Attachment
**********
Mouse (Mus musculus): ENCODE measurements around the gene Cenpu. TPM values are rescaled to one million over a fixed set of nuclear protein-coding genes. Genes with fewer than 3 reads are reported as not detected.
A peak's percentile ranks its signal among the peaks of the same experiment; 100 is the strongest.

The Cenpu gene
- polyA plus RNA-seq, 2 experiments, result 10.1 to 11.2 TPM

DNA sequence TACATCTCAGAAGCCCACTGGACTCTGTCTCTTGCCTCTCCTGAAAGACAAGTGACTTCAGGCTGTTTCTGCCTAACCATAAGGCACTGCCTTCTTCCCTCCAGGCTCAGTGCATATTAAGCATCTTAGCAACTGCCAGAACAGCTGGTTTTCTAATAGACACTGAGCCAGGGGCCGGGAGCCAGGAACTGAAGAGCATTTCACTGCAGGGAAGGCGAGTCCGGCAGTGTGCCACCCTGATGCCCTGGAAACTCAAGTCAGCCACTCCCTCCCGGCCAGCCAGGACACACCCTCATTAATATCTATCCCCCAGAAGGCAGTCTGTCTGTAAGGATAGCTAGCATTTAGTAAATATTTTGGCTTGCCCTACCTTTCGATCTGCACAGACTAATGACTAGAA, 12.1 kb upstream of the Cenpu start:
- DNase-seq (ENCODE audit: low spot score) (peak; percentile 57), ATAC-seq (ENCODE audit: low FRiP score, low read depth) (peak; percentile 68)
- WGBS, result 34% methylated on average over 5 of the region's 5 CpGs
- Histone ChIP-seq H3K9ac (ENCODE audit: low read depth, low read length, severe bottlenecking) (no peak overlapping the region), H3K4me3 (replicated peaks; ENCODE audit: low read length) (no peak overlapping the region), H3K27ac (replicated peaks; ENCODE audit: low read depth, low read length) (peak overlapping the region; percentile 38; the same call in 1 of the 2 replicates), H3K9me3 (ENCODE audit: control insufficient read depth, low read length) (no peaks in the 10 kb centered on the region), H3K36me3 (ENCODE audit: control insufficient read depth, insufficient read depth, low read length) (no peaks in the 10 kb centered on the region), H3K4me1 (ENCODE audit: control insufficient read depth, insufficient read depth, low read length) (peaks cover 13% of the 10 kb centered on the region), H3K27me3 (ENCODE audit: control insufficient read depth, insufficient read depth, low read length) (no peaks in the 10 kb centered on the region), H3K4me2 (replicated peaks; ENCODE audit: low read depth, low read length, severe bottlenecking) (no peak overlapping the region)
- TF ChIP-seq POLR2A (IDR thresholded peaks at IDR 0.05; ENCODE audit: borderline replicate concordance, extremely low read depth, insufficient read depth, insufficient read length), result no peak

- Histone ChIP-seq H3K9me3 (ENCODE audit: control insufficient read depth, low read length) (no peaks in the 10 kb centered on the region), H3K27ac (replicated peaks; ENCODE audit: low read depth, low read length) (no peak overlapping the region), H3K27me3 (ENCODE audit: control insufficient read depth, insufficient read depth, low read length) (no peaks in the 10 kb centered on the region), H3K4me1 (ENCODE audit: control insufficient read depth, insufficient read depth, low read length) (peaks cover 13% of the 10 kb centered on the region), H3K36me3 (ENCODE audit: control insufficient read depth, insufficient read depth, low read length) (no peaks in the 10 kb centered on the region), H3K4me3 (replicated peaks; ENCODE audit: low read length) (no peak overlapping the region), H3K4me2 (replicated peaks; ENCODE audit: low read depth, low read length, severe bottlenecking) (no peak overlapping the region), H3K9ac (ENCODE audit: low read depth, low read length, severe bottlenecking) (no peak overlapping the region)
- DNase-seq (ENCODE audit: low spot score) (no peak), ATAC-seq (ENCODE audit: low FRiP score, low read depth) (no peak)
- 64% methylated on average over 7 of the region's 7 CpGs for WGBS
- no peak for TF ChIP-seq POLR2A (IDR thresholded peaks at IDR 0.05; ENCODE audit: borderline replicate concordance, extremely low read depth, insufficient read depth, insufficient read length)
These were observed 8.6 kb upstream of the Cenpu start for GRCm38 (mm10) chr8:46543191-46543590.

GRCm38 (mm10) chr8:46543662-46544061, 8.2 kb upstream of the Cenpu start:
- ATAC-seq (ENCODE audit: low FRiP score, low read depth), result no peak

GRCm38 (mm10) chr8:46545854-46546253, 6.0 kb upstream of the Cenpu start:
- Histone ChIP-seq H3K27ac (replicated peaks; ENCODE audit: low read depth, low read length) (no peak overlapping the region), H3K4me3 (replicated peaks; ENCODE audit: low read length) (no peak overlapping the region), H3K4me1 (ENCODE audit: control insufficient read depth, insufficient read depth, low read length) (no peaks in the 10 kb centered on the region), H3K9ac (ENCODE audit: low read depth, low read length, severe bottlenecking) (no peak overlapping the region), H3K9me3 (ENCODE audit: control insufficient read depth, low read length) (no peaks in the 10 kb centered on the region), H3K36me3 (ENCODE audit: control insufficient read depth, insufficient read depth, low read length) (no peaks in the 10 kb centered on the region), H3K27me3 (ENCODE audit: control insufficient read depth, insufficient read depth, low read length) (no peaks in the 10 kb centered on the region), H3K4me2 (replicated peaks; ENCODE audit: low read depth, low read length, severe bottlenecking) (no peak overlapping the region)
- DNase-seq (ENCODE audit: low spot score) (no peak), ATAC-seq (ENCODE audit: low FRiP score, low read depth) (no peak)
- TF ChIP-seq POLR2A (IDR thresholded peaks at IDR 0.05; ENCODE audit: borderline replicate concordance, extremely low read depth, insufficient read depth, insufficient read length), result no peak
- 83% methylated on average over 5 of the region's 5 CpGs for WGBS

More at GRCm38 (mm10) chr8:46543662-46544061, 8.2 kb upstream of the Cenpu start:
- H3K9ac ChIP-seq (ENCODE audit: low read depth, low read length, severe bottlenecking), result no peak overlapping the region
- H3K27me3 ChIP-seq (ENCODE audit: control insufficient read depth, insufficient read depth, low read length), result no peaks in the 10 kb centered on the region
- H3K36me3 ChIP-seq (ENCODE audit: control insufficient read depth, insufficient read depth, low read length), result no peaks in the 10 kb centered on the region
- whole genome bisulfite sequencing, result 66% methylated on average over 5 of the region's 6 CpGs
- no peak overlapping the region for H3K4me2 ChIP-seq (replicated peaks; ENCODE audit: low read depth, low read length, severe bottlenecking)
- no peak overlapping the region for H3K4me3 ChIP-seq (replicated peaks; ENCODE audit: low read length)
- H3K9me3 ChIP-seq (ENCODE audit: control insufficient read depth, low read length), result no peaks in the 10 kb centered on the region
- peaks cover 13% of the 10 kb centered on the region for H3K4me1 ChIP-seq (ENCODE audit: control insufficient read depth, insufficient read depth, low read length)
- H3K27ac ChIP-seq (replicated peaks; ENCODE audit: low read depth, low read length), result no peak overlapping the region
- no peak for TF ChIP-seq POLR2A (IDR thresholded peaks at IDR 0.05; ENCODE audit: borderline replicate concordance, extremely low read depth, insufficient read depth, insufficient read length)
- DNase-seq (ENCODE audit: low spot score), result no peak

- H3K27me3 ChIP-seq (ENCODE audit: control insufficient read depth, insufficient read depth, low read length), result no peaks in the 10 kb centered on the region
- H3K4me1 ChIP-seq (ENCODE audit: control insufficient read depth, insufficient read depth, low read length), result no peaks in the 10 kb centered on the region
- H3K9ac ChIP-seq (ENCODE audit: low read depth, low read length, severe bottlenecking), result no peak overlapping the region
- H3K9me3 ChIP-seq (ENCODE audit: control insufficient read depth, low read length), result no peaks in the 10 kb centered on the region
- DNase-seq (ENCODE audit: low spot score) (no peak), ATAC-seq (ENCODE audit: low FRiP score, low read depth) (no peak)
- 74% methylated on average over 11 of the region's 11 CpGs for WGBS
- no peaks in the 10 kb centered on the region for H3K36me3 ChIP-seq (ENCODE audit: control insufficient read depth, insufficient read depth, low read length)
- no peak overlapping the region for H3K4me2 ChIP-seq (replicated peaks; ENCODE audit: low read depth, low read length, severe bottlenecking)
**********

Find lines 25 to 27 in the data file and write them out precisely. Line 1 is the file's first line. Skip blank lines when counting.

- H3K36me3 ChIP-seq (ENCODE audit: control insufficient read depth, insufficient read depth, low read length), result no peaks in the 10 kb centered on the region
- whole genome bisulfite sequencing, result 66% methylated on average over 5 of the region's 6 CpGs
- no peak overlapping the region for H3K4me2 ChIP-seq (replicated peaks; ENCODE audit: low read depth, low read length, severe bottlenecking)